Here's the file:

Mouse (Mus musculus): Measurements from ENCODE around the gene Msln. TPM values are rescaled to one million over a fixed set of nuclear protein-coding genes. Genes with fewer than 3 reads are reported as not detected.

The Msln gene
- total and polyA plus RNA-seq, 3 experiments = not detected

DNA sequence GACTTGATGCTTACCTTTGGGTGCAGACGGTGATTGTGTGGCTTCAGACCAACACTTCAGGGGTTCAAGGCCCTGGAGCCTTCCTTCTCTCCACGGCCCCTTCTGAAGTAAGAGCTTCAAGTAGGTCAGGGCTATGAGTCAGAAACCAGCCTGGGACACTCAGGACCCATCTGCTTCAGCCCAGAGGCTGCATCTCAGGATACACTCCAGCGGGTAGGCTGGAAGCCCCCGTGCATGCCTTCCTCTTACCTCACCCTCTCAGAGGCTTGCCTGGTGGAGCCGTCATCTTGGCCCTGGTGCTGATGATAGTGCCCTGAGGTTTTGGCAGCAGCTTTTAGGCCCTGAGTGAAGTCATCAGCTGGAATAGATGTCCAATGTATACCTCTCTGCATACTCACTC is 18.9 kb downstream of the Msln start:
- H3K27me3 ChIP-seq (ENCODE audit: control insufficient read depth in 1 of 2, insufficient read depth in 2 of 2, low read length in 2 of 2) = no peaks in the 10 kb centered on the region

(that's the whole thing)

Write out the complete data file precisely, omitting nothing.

Mouse (Mus musculus): Measurements from ENCODE around the gene Msln. TPM values are rescaled to one million over a fixed set of nuclear protein-coding genes. Genes with fewer than 3 reads are reported as not detected.

The Msln gene
- total and polyA plus RNA-seq, 3 experiments = not detected

DNA sequence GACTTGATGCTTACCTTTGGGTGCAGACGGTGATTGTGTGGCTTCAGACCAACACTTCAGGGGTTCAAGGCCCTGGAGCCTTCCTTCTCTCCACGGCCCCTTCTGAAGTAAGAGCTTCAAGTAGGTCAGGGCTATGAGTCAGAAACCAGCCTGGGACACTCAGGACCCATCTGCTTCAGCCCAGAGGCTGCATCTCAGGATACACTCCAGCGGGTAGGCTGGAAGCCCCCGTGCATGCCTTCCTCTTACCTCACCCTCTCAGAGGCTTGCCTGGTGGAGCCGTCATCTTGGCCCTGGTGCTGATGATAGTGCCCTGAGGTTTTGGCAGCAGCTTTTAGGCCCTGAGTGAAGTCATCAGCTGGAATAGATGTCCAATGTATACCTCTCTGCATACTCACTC is 18.9 kb downstream of the Msln start:
- H3K27me3 ChIP-seq (ENCODE audit: control insufficient read depth in 1 of 2, insufficient read depth in 2 of 2, low read length in 2 of 2) = no peaks in the 10 kb centered on the region